The Keep


The Keep

By Eric Poirier

The room is cold and colorless, dark with an atmosphere of death. The space is very small, with only a stack of hay in one of four the corners. The ceiling, the floor and three of the walls are made of stone and the fourth is not a wall at all, but a thick wooden door with a little square opening offering the only view outside the room: a dark, endless hallway. The only light is a candle that is replaced every two days. For the last five days this dungeon cell has been my keep.

June 14, 3256: I was returning home from my two-month voyage out at sea. It was also the day I wrote a passage in my journal that destroyed my life. I set out to explore this misunderstood world to find a topic for my next paper. The captain of the ship, Jonathan L. Manner, had the same goal as I, to find change, some sign of evolution. What we found were all kinds of living creatures and plants, things that might have been seen as deviations back home.

I wrote in my journal that deviations were performing, very slowly, a work of reclamation. When I returned home, my journal was published. Several days later my home was invaded by a group of religious men who arrested me by order of the Inspector. I was brought before a judge and jury and was found guilty for encouraging deviational progress. The date was set for my execution by beheading three weeks after my trial. The reason I was found guilty so easily was that the entire town of Kentak referred to me as the Devil’s Spawn.

Banishment to the Fringes was too good for me; to be humiliated and killed in front of the town was the only punishment they saw fit for me.

Here I am, almost a week later. I await my sentence in my cell, thinking of my poor wife, Helen, all alone in that big house, forbidden to see me. My wife is my inspiration, hers is the only voice I hear above all the accusations of the town’s people. To think of her in a state of depression and grief brings a great sadness to my heart. But she is strong and determined to hold on until the end…my end.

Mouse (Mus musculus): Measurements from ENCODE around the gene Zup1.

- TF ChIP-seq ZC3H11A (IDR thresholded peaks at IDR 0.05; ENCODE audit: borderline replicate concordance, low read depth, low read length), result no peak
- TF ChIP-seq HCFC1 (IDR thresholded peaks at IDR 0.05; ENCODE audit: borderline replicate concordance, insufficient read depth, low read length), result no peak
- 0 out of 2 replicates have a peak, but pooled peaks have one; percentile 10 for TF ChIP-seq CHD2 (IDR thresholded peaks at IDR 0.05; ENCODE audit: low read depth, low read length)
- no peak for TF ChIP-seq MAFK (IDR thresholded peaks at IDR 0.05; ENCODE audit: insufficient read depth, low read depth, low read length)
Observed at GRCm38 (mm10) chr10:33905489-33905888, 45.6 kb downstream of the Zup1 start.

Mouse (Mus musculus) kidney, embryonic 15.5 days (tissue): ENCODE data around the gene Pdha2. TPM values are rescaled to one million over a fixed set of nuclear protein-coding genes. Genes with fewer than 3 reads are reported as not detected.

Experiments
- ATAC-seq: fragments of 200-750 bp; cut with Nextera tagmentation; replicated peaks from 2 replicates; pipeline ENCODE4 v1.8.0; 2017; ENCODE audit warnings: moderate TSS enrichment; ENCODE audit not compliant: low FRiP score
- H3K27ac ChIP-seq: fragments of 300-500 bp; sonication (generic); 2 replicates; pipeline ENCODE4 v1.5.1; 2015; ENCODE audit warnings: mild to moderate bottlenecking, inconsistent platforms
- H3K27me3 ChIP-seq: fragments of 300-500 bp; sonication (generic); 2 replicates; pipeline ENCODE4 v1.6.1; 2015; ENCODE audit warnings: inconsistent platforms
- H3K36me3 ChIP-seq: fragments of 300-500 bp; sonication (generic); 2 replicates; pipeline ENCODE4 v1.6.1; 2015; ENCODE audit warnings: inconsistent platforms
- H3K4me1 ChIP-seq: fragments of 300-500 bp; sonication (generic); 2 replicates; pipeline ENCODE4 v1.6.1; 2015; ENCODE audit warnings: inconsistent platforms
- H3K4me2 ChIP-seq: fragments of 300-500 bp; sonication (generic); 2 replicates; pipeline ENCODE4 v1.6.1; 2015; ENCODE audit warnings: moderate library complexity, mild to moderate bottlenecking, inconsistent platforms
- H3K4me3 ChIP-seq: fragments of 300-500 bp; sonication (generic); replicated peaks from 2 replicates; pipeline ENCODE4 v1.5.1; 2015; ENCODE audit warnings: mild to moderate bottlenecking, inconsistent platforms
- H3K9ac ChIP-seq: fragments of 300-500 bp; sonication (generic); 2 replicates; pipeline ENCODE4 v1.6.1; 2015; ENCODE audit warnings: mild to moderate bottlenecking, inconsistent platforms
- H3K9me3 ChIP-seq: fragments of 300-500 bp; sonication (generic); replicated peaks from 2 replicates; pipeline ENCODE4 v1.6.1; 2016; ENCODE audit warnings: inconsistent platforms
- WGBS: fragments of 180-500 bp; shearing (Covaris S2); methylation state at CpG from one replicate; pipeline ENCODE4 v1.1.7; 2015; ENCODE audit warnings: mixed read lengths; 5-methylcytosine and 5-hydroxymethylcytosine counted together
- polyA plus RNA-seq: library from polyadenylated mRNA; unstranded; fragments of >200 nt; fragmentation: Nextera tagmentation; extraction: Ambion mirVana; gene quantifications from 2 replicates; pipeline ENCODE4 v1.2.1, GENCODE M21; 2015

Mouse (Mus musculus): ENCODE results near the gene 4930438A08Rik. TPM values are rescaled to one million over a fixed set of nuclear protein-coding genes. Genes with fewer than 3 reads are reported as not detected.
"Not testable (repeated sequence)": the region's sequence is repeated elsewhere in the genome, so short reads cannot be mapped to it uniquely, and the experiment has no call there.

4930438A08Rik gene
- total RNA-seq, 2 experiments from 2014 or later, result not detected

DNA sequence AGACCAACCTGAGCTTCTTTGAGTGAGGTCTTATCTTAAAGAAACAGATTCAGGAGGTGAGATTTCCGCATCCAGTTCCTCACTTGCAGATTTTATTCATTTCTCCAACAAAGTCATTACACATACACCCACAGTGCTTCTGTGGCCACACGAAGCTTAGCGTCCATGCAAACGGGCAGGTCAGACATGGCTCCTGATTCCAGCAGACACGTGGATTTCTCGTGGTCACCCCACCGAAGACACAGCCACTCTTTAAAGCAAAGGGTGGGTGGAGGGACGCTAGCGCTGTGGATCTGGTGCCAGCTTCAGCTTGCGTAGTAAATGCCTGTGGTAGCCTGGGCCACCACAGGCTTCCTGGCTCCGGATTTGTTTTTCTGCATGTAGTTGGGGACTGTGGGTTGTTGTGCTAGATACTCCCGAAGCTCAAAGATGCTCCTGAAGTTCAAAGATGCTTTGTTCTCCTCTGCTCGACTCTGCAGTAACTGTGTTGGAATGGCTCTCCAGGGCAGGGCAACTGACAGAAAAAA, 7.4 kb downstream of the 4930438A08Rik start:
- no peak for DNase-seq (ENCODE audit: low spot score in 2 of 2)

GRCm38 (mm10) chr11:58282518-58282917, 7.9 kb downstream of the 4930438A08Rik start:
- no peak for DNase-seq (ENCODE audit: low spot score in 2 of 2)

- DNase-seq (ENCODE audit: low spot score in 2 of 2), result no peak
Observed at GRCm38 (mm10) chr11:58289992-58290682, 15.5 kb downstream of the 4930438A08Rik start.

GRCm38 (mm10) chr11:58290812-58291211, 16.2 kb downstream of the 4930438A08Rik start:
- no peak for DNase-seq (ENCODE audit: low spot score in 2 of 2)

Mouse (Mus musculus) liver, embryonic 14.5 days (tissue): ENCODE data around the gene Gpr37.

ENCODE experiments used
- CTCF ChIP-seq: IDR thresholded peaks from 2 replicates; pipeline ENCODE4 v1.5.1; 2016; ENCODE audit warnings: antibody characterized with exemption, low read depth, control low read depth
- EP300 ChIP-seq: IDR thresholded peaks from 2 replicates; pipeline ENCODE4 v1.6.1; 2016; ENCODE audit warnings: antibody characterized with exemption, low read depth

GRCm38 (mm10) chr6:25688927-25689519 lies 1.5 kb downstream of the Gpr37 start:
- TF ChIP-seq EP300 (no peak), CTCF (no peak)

The wind blows through the cracks in the walls rushing cold air down my back and blowing out my candle leaving me in total darkness.

‘Blast. Now I have to wait two days to see.’ I said this to no one; or so I thought.

‘Are you enjoying every minute of this, my friend?’ A voice rose from the darkness somewhere within my cell.

‘Excuse me? I didn’t quite get that,’ I responded to no one.

‘Are you enjoying every minute of this?’ the voice repeated.

The deep, grungy voice seemed to be that of an old man’s.

‘Where are you?’ I asked.

‘Cherish every moment of it, son,’ the voice said.

‘I am not your son,’ I said.

‘You type of people are always looking into the future. Your minds are never on where you are or what you are doing,’ the old voice continued.

‘I’m sorry but I don’t understand what you are trying to say,’ I replied.

‘Not what I’m trying to say! What I am saying!’ He broke into a series of coughs which lasted for a few seconds. He cleared his throat and continued: ‘You probably think I’m senile don’t you? That I don’t know what I’m saying. Well, I’m the only person in this whole town who knows what I am saying. That is why I’m in here. Because of what I said. They thought they could break me by putting me in here, but they were wrong. I’ve been here for six years and they haven’t broken me yet.’